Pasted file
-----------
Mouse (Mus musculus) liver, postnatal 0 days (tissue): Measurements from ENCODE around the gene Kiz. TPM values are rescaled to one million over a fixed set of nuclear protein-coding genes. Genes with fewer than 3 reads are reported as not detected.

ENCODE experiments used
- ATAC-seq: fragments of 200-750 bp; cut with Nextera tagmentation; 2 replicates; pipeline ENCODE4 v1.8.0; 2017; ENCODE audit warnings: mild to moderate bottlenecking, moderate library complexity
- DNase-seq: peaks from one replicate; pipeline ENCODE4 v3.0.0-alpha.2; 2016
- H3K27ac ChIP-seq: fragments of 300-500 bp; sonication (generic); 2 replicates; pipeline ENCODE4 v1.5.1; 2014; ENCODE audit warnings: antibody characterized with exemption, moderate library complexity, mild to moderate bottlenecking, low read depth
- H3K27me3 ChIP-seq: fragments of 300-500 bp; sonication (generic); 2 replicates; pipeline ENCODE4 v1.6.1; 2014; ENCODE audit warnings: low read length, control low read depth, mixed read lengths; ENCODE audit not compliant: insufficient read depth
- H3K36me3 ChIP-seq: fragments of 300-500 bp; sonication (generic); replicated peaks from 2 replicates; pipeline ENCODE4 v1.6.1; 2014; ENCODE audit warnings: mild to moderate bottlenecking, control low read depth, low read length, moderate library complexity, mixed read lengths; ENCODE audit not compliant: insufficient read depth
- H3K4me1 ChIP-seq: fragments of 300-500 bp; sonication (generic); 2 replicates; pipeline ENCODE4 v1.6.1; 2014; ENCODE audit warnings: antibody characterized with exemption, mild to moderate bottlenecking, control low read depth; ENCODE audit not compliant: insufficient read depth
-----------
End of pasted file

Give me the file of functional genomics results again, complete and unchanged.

Mouse (Mus musculus) liver, postnatal 0 days (tissue): Measurements from ENCODE around the gene Kiz. TPM values are rescaled to one million over a fixed set of nuclear protein-coding genes. Genes with fewer than 3 reads are reported as not detected.

ENCODE experiments used
- ATAC-seq: fragments of 200-750 bp; cut with Nextera tagmentation; 2 replicates; pipeline ENCODE4 v1.8.0; 2017; ENCODE audit warnings: mild to moderate bottlenecking, moderate library complexity
- DNase-seq: peaks from one replicate; pipeline ENCODE4 v3.0.0-alpha.2; 2016
- H3K27ac ChIP-seq: fragments of 300-500 bp; sonication (generic); 2 replicates; pipeline ENCODE4 v1.5.1; 2014; ENCODE audit warnings: antibody characterized with exemption, moderate library complexity, mild to moderate bottlenecking, low read depth
- H3K27me3 ChIP-seq: fragments of 300-500 bp; sonication (generic); 2 replicates; pipeline ENCODE4 v1.6.1; 2014; ENCODE audit warnings: low read length, control low read depth, mixed read lengths; ENCODE audit not compliant: insufficient read depth
- H3K36me3 ChIP-seq: fragments of 300-500 bp; sonication (generic); replicated peaks from 2 replicates; pipeline ENCODE4 v1.6.1; 2014; ENCODE audit warnings: mild to moderate bottlenecking, control low read depth, low read length, moderate library complexity, mixed read lengths; ENCODE audit not compliant: insufficient read depth
- H3K4me1 ChIP-seq: fragments of 300-500 bp; sonication (generic); 2 replicates; pipeline ENCODE4 v1.6.1; 2014; ENCODE audit warnings: antibody characterized with exemption, mild to moderate bottlenecking, control low read depth; ENCODE audit not compliant: insufficient read depth